The system will succeed when every aspect of its cycle is optimized and accounted for. This infrastructural change starts from the ground up and encompasses every part of the production process.
In construction, this means sourcing the right materials and implementing the most sustainable tools and building techniques (among a host of other undertakings).
The importance of designing for deconstruction and reuse
Recycling is, of course, the preferred alternative to simply disposing of buildings and products in landfills, but in many cases, the process itself still takes a great deal of energy to pull off.
In this regard, those who instead design their products for deconstruction may make much greater long-term savings than those who do not.
This not only aids the construction and manufacturing industries in the effectiveness of their resource management endeavors, but it generally aids the establishment of a circular economy model.
Designing for deconstruction boils down to material choice, construction methods, resource availability, and information, i.e., whether or not contractors are aware of how to deconstruct buildings or not in the first place.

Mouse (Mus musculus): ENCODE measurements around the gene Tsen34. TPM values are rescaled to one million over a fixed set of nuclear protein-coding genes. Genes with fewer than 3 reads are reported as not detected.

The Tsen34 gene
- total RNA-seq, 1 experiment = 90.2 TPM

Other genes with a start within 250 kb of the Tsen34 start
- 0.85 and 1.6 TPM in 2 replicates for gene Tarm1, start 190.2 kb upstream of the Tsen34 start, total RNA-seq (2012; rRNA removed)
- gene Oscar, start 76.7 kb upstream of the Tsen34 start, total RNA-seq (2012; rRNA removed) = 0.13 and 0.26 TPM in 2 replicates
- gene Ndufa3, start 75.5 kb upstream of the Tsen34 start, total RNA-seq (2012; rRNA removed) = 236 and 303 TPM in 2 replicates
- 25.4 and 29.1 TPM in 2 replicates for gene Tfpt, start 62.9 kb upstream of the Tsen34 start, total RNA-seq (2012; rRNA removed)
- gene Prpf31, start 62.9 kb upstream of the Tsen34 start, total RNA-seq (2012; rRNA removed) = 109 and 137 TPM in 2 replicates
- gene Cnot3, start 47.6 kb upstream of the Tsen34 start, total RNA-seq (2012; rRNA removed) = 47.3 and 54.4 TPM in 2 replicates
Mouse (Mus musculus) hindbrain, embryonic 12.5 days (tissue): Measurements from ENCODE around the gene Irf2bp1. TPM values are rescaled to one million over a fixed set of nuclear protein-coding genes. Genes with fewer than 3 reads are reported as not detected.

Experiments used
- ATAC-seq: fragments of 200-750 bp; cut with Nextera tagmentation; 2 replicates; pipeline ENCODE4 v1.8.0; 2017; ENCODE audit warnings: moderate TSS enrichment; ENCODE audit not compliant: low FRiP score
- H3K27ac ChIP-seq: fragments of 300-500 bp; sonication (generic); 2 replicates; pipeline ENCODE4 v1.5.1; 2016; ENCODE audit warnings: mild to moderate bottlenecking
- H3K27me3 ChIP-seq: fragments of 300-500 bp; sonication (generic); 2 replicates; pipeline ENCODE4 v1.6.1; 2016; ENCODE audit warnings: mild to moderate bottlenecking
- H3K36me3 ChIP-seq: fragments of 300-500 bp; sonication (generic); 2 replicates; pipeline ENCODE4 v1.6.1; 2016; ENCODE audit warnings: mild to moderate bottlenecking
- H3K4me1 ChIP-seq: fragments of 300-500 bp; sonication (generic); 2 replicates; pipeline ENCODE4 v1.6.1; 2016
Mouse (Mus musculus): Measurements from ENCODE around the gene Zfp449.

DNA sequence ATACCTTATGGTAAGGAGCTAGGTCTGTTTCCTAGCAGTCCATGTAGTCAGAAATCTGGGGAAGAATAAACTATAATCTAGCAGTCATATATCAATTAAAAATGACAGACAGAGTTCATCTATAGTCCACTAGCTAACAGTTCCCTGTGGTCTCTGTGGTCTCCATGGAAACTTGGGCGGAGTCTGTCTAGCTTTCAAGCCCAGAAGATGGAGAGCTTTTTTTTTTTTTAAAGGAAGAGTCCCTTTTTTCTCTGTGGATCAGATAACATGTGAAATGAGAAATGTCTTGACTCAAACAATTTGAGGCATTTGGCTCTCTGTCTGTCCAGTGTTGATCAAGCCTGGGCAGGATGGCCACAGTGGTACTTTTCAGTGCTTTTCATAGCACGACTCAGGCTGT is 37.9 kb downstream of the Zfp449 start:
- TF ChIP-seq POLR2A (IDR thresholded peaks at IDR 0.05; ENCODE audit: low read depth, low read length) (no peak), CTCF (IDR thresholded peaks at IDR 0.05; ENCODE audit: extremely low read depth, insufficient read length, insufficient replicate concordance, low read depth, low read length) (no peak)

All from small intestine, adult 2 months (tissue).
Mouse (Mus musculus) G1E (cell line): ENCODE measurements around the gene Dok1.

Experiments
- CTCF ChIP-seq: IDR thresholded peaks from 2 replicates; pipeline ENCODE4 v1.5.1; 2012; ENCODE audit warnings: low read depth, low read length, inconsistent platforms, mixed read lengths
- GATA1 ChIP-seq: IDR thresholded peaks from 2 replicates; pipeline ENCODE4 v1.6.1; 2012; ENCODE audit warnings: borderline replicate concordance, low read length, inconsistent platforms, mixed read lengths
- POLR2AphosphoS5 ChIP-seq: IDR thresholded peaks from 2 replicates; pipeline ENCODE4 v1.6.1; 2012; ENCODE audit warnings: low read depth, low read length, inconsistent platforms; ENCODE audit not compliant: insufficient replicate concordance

Steel is a superb material to elect for this method of design, as it can be developed in so many different grades with various purpose-built properties. Steel is intrinsically more reusable in this regard, making it a popular choice when designing for deconstruction and reuse.
Among supply chain disruption and a host of various world events, the price of steel remains locked at a high premium.
Perhaps a move toward a circular system is a good way to reduce prices, maximize finite resources and ultimately, bolster worldwide sustainability rates.
It’s not just the responsibility of the manufacturers and the construction companies to figure this out either. It requires the input of the consumer and governmental support to get it right.
The conditions can be met, and if corporate responsibility and environmental awareness continue to rise, so too can sustainability rates.
Technological innovation will likely have a critical role to play in the future of both manufacturing and construction, and steel, the wonder metal, probably won’t be going anywhere.